Tuesday, August 15, 2006

Napoleon


A humorless, raw-tempered, 5'-4" to 5'-6" Corsican who possessed a vulgar twang when ordering his foie gras turned out to be the most influential French commander since Charlemagne, a fact which has left the proud French ambivalent about his memory. He was denied a burial in St. Denis, where the French kings are entombed, but given a dramatically set sarcophagus at the center of Les Invalides in Paris, inside seven nesting coffins ("to make sure he never gets out again," according to one wag).

Napoleon Bonaparte, born on this day in 1769 in Ajaccio, was the son of a minor Corsican nobleman whose family had never bothered itself with the dirty business of soldiering. Were it not for Napoleon being packed off to study at a military academy at Brienne, France, Napoleon might have followed his forefathers' footsteps as a gentleman landlord; but Napoleon became a voracious student of military history, and after completing his studies he joined the French artillery as a second lieutenant.

He was an active Jacobin as the French Revolution began, and when Corsica declared its independence, Napoleon completely severed his ties with his homeland, seeing his best hopes for advancement in supporting the revolutionaries. He became the hero at the British siege of Toulon, directing the focused barrage which resulted in French victory, and at 26, was promoted to brigadier general. Back in Paris, he happened to be on hand when a group of angry royalist protesters threatened to interrupt the revolutionary constitutional convention; he ordered a "whiff of grapeshot," a single artillery volley, to be fired at the crowd, which dispersed them so quickly that Napoleon was rewarded with the command of the Mediterranean army in Italy.

Following a quick succession of victories, by the end of 1797 he controlled most of Italy and Austria, and set his sights on Britain by attempting to disturb its Indian trade with an assault on Egypt. Avoiding a losing battle against Lord Nelson's fleet, Napoleon stopped his onslaught and returned to Paris, used the strength of his heroic reputation to assemble key supporters, and staged a quick coup over the Directory then ruling France, installing himself as first consul and leader of the French at age 30.

As an administrator, he was fast and effective -- he cracked down on street crime, began mandatory military conscription, and consolidated his power with new constitutions in 1802 and 1804, giving much to the appearance of democracy and the "sacred rights of property, equality and liberty" while ultimately giving himself the title of "emperor" (literally crowning himself in a ceremony in Paris on December 2, 1804, snatching the crown out of the hands of Pope Pius VII). His Napoleonic Code standardized laws, abolished serfdom, and provided freedom of religion and free education; it was the precedent for the laws of modern France, as well as Belgium, Quebec and the Louisiana Territory.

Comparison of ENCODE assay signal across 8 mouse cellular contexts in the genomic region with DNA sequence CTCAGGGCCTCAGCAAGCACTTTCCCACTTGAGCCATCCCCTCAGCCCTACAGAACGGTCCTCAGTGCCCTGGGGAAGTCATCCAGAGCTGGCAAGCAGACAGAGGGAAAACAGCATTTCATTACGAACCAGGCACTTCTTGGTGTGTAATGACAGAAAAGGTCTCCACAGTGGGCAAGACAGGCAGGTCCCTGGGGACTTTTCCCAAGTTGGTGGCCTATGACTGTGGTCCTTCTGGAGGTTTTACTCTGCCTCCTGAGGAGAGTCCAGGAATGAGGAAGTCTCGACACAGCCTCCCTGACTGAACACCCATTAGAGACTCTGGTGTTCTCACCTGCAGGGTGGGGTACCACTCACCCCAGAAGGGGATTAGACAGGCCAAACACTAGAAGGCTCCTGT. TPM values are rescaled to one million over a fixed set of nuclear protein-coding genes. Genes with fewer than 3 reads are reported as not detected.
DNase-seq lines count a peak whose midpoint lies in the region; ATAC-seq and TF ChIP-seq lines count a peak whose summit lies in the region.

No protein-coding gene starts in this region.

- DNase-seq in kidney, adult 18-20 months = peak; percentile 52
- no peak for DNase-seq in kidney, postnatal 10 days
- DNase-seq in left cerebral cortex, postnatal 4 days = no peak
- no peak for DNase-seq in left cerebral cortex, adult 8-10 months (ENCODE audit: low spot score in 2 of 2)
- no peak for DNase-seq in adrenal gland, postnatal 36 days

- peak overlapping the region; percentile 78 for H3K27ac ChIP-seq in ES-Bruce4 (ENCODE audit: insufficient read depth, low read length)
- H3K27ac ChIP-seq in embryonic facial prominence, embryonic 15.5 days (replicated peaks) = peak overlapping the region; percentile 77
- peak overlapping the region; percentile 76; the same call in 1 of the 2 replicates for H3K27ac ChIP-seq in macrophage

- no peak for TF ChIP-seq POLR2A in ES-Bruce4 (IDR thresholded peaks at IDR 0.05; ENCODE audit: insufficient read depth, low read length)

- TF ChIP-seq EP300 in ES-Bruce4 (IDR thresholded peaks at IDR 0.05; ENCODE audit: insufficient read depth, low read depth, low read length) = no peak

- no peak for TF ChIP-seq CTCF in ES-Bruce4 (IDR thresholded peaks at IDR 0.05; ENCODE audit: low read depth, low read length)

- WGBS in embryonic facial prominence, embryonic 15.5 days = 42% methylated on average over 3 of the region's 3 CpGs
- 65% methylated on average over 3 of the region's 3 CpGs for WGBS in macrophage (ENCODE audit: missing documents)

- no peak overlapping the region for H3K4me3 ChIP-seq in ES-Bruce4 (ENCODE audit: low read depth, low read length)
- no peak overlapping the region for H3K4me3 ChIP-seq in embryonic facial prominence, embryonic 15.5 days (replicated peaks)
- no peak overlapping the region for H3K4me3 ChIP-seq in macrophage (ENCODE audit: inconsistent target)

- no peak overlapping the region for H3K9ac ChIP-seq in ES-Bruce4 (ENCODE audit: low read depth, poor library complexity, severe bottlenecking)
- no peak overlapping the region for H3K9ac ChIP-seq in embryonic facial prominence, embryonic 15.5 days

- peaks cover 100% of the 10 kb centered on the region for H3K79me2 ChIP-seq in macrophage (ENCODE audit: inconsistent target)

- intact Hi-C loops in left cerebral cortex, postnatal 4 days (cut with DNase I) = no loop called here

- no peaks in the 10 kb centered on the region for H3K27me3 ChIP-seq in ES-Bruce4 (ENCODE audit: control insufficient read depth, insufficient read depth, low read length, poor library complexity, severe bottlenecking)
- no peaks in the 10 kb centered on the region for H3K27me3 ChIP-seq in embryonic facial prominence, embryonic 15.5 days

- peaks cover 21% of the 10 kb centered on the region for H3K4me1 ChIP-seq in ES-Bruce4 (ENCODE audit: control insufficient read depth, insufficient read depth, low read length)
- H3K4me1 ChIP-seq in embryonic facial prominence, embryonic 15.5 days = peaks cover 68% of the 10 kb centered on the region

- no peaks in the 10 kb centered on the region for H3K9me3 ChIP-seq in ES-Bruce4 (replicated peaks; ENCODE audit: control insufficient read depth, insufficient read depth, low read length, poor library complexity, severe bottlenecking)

Successful at home, he grew tired of British attacks and restless for world domination. He planned to attack Britain, but his fleet was drawn into a devastating fight with the British at Trafalgar (led by Nelson again, who died winning); so Napoleon decided to move to the ground campaign (1805-7) in which he defeated Austria and Russia at Austerlitz, Prussia at Jena-Auerstadt, and Russia at Friedland using widely spaced columns of troops who lived off the land and moved with astonishing speed. By 1808, much of continental Europe was in his control, which he delegated to his brothers and nephews to rule over as constituent kings. His luck ran out, however, with an unsuccessful attack on Spain (in which he lost 300,000 troops) and the ill-fated invasion of Russia in 1812; his prize after slashing and burning his way across Eurasia was a self-immolated, abandoned Moscow, with no provisions for the winter. In retreat during 1813, Napoleon fought brilliantly against the coalition of Russian, Prussian, British and Swedish troops, but was defeated at Leipzig. He resisted an offer of a peace treaty with the coalition, which only inflamed his enemies, bringing them marching into Paris in January 1814; within 3 months, Napoleon had abdicated and accepted exile on the island of Elba.

In March 1815, however, he escaped and entered France at Cannes; his old compatriot Marshal Ney, sent to arrest him by Louis XVIII, instead joined him, beginning 100 days of moderately successful battles against the coalition. By June 1815, he and his troops had lost their spark, and Napoleon suffered his last, most decisive defeat at Waterloo, at the hands of Wellington and Blucher. Having already irrevocably changed the map of Europe, he surrendered again and was this time exiled to a British island in the South Atlantic, St. Helena.

This time, the formerly irrepressible Corsican settled into his fate gracefully, spending his time tending to his flower garden, horseback riding and playing with the neighborhood children. The Napoleonic legend sprang up almost immediately, fed by indulgent assessments by Lord Byron, Heine, Stendahl, Hugo and Walter Scott who saw him as the stabilizing harbinger of post-monarchial liberty, but balanced by popular preoccupations with his physical and emotional shortcomings.

Napoleon died on May 5, 1821 on St. Helena.

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